The Maritime History of the Great Lakes
British Whig (Kingston, ON), July 5, 1882

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p.2 Yachting Challenges - Ella vs Emma.

Death Of A Veteran - John Marceau, a shipcarpenter of long residence.

ads for excursions on Maud and Hero.

ad - Toronto & Ogdensburg Line of Steamers - Armenia, City of Montreal and Cuba, with schedule. July 5th

p.3 Whats The News? - It was the rail instead of the keel of the Glenora that was painted green. J. McCammon was a shipwright on the vessel instead of a blacksmith.

tug Metamora and barges Manley, Benson and Russel clear for Algoma Mills with rails.

tug Henry and barges unloading ties from Ottawa; steam barge Norman loading ties and posts for Oswego.

Clayton's Gala Day - yacht Emma not allowed to race; gives sailing regulations.



The disastrous tidal wave which broke at Cleveland, Ohio, a few days ago has raised examination of the records, and it is found that these phenomena have not been infrequent. Chas. Whittlesey, a Cleveland scientist, furnishes the following record of the tidal waves on the inland lakes:

On Lake Superior in 1879, opposite Isle Royal, there was a sudden fall of 4 feet in the waters. When they returned they did so with a rush, the vibration continuing for several hours. In 1834 the waters above the Sault Rapids suddenly receded, and in half an hour returned with great velocity. In August 1845, Dr. Foster states that while in an open boat, between Copper Harbor and Eagle River, an enormous surge 20 feet in height and crested with foam, rolled toward the shore, succeeded by two or three swells. Dr. Foster observed repeated flows and reflux of the waters in 1847, '48 and 1849, which preceded or followed storms on the lake. In 1851 D.D. Brockway reported, in a perfect calm, a sudden rise of 1 ft. 3 in., and in another 2 1/2 ft. (?). The Lake Superior News of July 17th, 1855, reports extreme fluctuations between the hours of 9 in the morning and 4 in the evening. On April 14th, 1858, the Milwaukee Sentinel reported a change of level in Lake Michigan of six feet. May 10th, 1823, at Otter Creek on the Canadian shore wave came in nine feet in height, and the same occurrence took place at Kettle Creek twenty miles distant. In 1844 or 1845 a wave came into Euclid Creek fifteen feet in height, carrying everything before it. On November 18th, 1845, the water at Cleveland suddenly fell two and eight-tenths feet during a high wind from the southwest.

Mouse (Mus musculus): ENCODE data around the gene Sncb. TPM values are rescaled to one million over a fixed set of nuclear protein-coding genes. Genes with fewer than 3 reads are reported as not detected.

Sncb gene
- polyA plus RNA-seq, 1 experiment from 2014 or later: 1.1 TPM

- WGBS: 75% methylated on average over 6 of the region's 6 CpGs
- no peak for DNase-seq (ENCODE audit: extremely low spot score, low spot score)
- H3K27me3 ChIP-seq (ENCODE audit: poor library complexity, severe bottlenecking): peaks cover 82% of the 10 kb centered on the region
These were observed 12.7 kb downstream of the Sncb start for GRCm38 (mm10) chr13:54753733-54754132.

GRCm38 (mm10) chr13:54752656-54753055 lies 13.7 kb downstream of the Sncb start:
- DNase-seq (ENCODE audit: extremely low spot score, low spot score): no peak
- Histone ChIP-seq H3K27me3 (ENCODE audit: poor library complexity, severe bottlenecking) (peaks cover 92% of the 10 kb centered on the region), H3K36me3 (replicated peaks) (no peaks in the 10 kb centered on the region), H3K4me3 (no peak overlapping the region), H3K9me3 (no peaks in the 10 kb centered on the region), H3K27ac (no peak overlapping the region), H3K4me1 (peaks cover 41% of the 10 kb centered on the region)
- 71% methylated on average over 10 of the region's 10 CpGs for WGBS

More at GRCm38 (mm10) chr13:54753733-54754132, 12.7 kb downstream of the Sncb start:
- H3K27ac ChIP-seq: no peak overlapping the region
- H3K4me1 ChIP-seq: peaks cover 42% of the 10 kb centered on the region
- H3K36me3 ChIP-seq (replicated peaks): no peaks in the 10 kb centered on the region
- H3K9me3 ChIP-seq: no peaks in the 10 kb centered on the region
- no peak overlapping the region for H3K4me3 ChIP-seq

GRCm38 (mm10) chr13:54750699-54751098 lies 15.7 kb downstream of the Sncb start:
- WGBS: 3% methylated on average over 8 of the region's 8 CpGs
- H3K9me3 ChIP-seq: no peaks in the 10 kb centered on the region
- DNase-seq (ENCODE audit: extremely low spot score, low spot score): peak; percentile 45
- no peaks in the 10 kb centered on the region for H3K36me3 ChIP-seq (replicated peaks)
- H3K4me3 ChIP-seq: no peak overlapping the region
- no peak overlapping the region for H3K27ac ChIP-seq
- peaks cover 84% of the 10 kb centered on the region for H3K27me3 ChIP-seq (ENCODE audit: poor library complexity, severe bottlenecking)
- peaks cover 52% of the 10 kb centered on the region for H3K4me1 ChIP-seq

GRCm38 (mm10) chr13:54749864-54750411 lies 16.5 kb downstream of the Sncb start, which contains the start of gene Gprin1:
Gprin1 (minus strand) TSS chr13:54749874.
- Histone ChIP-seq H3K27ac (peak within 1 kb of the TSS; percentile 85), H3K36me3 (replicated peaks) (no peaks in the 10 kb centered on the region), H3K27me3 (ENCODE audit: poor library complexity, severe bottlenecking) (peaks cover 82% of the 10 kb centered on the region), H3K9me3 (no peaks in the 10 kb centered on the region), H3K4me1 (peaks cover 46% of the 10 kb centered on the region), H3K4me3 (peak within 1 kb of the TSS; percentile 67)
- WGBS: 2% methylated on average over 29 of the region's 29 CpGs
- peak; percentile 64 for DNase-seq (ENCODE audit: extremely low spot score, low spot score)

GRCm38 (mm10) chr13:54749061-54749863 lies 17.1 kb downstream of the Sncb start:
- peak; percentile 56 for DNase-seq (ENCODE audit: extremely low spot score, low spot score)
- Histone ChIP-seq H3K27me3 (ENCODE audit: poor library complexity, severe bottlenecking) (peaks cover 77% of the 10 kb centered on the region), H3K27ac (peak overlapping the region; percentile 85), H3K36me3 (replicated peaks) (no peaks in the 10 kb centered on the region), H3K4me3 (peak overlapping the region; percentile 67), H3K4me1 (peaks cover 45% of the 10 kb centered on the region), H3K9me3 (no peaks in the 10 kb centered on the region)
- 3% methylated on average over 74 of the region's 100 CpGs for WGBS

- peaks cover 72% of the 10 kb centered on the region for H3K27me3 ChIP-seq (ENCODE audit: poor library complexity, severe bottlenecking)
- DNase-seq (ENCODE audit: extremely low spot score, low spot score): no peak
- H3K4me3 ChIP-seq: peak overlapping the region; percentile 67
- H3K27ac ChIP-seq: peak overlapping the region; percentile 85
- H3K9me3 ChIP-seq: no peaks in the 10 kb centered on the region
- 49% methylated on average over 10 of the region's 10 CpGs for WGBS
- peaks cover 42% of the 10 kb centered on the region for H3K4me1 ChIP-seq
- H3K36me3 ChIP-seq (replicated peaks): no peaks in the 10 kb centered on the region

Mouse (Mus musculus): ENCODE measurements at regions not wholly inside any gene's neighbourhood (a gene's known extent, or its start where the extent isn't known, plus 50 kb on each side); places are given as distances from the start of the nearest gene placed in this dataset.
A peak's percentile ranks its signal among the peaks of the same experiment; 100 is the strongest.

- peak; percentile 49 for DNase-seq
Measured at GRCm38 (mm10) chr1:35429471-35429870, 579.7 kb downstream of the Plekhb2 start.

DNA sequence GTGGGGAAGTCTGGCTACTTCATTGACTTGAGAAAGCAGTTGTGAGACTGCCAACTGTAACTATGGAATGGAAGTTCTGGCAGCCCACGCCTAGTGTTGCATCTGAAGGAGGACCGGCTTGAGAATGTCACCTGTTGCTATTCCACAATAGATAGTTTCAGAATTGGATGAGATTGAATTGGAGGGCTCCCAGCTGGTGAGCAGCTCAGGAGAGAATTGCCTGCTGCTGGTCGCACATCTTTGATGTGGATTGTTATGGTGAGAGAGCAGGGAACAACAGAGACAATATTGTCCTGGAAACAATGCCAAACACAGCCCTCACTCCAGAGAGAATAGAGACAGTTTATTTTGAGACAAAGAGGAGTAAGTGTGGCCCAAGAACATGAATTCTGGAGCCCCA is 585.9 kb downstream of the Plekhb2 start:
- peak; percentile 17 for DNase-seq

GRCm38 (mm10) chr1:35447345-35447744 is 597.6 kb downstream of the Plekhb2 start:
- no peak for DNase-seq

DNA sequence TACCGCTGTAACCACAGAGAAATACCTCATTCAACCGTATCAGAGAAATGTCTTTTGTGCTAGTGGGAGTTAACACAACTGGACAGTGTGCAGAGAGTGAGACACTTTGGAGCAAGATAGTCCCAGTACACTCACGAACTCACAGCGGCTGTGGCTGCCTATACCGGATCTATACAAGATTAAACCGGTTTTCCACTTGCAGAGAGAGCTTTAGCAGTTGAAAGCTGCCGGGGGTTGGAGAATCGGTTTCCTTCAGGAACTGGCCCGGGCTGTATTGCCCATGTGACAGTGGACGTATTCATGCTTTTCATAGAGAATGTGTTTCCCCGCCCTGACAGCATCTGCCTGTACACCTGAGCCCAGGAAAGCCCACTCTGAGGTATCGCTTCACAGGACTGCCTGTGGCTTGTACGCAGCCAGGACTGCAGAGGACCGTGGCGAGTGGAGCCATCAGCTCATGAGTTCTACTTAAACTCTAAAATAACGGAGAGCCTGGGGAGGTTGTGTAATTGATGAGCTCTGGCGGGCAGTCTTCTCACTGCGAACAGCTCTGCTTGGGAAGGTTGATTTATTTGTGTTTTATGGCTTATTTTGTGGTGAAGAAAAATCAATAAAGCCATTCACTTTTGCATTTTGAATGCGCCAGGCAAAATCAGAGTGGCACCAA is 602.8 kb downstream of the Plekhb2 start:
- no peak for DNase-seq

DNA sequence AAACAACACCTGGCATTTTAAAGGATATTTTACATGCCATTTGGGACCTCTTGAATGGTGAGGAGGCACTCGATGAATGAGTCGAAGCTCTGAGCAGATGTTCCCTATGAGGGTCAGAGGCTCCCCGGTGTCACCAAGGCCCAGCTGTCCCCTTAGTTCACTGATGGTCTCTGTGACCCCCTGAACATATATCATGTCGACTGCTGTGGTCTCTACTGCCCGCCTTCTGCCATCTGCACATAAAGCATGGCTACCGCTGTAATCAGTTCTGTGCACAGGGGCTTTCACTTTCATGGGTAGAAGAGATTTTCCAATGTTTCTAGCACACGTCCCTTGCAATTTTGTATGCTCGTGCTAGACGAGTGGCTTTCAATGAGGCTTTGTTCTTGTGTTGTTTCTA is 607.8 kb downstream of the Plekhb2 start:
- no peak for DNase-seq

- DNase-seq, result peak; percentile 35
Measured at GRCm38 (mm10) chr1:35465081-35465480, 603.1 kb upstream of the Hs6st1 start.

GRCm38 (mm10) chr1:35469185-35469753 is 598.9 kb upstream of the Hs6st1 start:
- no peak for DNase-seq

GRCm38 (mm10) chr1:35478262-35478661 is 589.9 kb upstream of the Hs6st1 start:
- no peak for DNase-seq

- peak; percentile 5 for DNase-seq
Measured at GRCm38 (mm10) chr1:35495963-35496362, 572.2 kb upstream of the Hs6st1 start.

The Toledo Blade records a change of ten feet on December 5th, 1856. On June 15th, 1872, at Charlotte, at the mouth of the Genesee river, the water rose twenty-two inches. In May 1855, the waters of Seneca Lake exhibited a phenomena of continued rise and fall of sixteen and a half inches to two feet, through two days.

At Madison Dock, Lake county, in 1830, a wave swept in suddenly from the lake, bearing a crest of foam fifteen feet above the ordinary level of the water, and carrying everything before it. It receded as swiftly as it came and was immediately followed by a second wave and then by a third of diminished height. The lake then subsided to a placid calm as before the phenomenon. Fifteen years later a similar wave, estimated to be fifteen feet in height, suddenly flooded Euclid creek, sweeping away everything within its reach.

Novel Pleasuring - canoe trip from Buffalo along Lake Ontario to St. Lawrence. [Oswego paper]

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July 5, 1882
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Rick Neilson
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Public domain: Copyright has expired according to the applicable Canadian or American laws. No restrictions on use.
Maritime History of the Great Lakes
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British Whig (Kingston, ON), July 5, 1882